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Catalytic Converters: Chemistry of Air Pollution

Life Skills:

  • Thinking & Reasoning
  • Communication
  • Social & Civic Responsibility
  • Systems Thinking

Time Frame:
1 class period that runs 45 minutes.

Group Size:
Pairs


 

Summary:
In this cooperative worksheet students will see how catalysts inside catalytic converters speed up the oxidation of fuel and lessen the air pollution from cars.

Main Curriculum Tie:
Science - Chemistry
Standard 5 Objective 1

Evaluate factors specific to collisions (e.g., temperature, particle size, concentration, and catalysts) that affect the rate of chemical reaction.

Materials:
A variety of legos

Attachments

Background For Teachers:
See instructional procedures.

Student Prior Knowledge:
Students must be able to read chemical equations and should understand the law of conservation of mass.

Intended Learning Outcomes:

  • Manifest science interests and attitudes.
  • Understand important science concepts and principles.
  • Demonstrate awareness of the social and historical aspects of science.

Instructional Procedures:
Explain to students that there are some types of technology that can reduce air pollution and that an important one is catalytic converters. Catalytic converters are a car part that take exhaust from an engine and further react the exhaust to produce substances that are not as harmful.

A catalyst is a substance that speeds up a chemical reaction but is not used up in the chemical reaction. In this activity the students themselves will simulate catalysts inside the catalytic converter.

Divide students into groups of 4. For each group of 4 give them a tub of legos. Explain to them that car engines produce several types of air pollutants such as Carbon Monoxide, Hydrocarbons (which are also called VOCs) and Nitrogen Oxides. Give out 1 worksheet per group. Have students be engines and use their legos to make 8 C2H4 pollutant molecules.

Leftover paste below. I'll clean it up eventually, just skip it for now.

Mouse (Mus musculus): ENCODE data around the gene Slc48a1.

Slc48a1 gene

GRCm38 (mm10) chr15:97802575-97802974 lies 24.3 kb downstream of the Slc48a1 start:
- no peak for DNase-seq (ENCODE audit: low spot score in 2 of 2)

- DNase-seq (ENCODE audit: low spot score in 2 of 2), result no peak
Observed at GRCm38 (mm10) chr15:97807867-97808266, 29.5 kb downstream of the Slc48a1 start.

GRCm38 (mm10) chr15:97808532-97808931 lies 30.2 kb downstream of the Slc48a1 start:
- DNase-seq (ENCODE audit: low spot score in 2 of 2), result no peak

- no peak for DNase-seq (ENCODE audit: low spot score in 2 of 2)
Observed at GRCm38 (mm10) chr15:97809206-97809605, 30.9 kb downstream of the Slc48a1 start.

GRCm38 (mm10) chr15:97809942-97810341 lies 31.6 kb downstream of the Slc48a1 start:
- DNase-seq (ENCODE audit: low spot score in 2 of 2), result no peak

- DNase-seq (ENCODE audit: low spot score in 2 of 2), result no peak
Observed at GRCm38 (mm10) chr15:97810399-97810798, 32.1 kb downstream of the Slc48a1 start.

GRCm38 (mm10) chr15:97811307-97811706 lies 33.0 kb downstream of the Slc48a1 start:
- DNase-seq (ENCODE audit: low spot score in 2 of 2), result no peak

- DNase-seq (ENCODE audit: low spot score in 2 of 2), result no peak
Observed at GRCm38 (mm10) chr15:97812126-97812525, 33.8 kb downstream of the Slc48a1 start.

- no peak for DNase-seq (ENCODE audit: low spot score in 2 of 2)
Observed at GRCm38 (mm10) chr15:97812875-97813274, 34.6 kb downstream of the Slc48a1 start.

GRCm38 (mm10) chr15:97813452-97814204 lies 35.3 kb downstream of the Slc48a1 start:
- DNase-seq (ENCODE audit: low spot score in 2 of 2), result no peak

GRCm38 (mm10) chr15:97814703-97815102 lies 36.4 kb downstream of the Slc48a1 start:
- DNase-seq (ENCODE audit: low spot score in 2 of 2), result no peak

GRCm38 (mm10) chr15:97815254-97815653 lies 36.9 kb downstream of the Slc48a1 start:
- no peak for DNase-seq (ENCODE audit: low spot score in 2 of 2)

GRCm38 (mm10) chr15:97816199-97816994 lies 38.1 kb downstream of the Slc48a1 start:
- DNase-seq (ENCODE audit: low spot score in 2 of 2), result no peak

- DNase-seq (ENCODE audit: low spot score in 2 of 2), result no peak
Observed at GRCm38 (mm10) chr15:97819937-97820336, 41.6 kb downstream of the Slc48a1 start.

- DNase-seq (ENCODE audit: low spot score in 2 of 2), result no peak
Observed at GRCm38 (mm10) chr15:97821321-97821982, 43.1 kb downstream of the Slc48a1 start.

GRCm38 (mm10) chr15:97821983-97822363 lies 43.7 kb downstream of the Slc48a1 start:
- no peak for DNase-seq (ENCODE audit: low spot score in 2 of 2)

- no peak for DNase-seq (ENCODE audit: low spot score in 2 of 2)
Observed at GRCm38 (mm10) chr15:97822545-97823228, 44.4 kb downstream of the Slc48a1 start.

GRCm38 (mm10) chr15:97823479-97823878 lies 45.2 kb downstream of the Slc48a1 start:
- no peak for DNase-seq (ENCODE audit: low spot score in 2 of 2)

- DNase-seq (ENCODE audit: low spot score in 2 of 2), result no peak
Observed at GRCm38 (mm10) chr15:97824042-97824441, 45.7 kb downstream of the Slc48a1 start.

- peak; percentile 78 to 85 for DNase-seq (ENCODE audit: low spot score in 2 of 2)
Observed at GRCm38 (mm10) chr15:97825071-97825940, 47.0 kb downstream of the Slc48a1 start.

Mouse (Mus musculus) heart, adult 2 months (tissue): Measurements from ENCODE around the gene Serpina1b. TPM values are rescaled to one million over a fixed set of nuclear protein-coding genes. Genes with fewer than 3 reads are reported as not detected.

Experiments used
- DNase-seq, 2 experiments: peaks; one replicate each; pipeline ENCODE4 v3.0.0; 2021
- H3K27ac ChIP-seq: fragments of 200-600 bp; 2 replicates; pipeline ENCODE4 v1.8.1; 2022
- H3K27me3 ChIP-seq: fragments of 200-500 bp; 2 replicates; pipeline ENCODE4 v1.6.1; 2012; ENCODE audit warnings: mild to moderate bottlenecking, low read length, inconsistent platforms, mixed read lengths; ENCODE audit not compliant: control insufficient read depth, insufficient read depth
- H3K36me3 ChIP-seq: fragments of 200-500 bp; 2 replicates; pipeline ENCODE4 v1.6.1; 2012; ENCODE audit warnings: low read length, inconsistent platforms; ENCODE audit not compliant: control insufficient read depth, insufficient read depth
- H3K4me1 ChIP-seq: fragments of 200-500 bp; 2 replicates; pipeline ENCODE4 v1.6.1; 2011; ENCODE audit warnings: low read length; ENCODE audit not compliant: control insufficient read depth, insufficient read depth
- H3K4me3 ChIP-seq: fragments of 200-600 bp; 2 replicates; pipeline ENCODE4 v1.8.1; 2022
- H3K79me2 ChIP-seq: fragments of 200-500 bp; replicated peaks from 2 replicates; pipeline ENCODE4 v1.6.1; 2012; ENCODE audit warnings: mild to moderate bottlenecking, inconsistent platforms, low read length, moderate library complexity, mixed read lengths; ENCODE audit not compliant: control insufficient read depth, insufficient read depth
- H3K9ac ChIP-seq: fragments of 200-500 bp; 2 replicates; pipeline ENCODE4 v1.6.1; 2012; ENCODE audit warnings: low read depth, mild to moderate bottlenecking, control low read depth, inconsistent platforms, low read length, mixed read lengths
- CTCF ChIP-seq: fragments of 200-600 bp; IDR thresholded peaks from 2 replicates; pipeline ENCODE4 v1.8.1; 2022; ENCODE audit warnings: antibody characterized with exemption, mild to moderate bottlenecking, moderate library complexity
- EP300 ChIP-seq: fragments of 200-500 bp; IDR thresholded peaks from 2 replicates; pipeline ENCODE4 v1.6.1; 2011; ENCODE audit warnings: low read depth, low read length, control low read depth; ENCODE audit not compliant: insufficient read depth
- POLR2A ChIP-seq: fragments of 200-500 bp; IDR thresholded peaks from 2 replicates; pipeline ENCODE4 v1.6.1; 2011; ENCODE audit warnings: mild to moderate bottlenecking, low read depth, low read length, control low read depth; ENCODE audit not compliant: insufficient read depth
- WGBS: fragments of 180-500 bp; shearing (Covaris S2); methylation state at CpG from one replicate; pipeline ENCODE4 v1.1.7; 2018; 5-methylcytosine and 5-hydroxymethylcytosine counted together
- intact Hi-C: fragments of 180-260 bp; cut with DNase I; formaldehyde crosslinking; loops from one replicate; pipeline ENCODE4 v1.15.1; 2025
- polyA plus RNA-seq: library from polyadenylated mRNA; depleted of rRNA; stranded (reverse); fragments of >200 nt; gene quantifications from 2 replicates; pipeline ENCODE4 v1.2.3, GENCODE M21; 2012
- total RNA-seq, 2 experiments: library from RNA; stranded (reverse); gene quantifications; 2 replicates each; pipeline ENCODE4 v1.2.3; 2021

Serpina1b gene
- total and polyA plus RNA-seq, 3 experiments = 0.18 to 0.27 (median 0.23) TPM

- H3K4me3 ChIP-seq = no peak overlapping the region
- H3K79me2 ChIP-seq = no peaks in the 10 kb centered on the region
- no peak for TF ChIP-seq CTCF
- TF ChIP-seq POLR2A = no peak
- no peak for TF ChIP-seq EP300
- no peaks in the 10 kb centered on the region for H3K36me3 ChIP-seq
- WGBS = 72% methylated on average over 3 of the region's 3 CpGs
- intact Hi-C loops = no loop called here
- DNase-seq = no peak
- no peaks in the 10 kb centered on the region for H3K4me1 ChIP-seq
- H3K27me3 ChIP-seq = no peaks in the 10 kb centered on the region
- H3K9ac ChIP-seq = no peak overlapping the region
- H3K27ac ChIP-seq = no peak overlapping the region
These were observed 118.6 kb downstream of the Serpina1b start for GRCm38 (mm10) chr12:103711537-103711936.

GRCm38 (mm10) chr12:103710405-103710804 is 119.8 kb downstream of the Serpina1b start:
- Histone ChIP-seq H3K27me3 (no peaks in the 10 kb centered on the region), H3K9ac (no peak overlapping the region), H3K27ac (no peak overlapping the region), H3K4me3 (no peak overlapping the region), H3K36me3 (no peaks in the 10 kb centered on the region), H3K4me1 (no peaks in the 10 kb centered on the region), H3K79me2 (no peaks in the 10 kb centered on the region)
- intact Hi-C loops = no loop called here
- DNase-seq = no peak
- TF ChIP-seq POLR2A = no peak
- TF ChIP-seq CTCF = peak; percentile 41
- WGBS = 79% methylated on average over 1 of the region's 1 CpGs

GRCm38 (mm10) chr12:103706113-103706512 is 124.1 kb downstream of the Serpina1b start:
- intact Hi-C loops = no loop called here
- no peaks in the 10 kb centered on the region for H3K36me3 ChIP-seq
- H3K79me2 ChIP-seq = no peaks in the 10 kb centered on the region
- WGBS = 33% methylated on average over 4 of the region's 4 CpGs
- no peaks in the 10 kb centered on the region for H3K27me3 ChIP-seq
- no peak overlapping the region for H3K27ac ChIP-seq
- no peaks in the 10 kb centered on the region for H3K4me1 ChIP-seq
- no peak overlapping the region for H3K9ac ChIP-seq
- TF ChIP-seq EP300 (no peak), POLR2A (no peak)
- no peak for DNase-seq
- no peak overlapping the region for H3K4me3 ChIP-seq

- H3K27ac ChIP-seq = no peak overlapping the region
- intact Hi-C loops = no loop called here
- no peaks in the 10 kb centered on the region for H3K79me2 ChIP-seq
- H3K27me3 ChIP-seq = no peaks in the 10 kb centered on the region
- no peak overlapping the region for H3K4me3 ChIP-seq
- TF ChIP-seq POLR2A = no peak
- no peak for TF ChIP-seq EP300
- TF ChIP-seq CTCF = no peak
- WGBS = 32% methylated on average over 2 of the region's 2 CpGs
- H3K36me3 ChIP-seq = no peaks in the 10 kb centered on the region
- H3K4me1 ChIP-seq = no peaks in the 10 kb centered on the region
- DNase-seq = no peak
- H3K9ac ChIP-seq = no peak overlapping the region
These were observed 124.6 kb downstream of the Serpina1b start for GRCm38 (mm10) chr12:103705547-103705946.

Have the groups pick one student from their group to be “Nature”. Explain that “Nature” will try to break apart the pollutant molecules and turn them into CO2, H2O and as in the reaction, but that she will be wearing gloves while doing it. Have the other students time “Nature” as (s)he reacts as many of the pollutant molecules as (s)he can in 30 sec. (Note: “Nature” must complete a full reaction before moving on to the next pollutant molecule. In other words, no just breaking all the pollutants apart before putting the products together.)

Next assign the other 3 students to be “Palladium”, “Platinum”, and “Rhodium”. (You can give them name tags or sticky notes if you want.) Explain that these three metals are the catalysts that are inside of the catalytic converter and that speed up the reactions. (The catalysts are loosely written in the same order as the reactions they catalyze from the graphic above, you can assign them a specific reaction, or not, there is overlap in a catalytic converter). Tell students that after the catalyst helps perform a reaction it can be used again to perform another reaction. The catalyst also does not get included in either the reactants or the products.

Have students complete the worksheet together.


Attachments

Assessment Plan:
Students can play the online game "Bad Air Day" and use their understanding to make decisions on air quality policy.

Author:
Shea Wickelson

Created Date :
Jan 02 2015 10:40 AM

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